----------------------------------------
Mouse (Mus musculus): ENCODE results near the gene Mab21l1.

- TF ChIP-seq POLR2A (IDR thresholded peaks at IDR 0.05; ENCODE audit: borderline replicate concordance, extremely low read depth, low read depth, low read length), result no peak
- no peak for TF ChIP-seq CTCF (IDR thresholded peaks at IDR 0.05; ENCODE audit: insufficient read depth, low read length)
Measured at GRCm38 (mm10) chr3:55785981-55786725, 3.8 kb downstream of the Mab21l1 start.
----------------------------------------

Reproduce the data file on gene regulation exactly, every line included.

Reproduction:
Mouse (Mus musculus): ENCODE results near the gene Mab21l1.

- TF ChIP-seq POLR2A (IDR thresholded peaks at IDR 0.05; ENCODE audit: borderline replicate concordance, extremely low read depth, low read depth, low read length), result no peak
- no peak for TF ChIP-seq CTCF (IDR thresholded peaks at IDR 0.05; ENCODE audit: insufficient read depth, low read length)
Measured at GRCm38 (mm10) chr3:55785981-55786725, 3.8 kb downstream of the Mab21l1 start.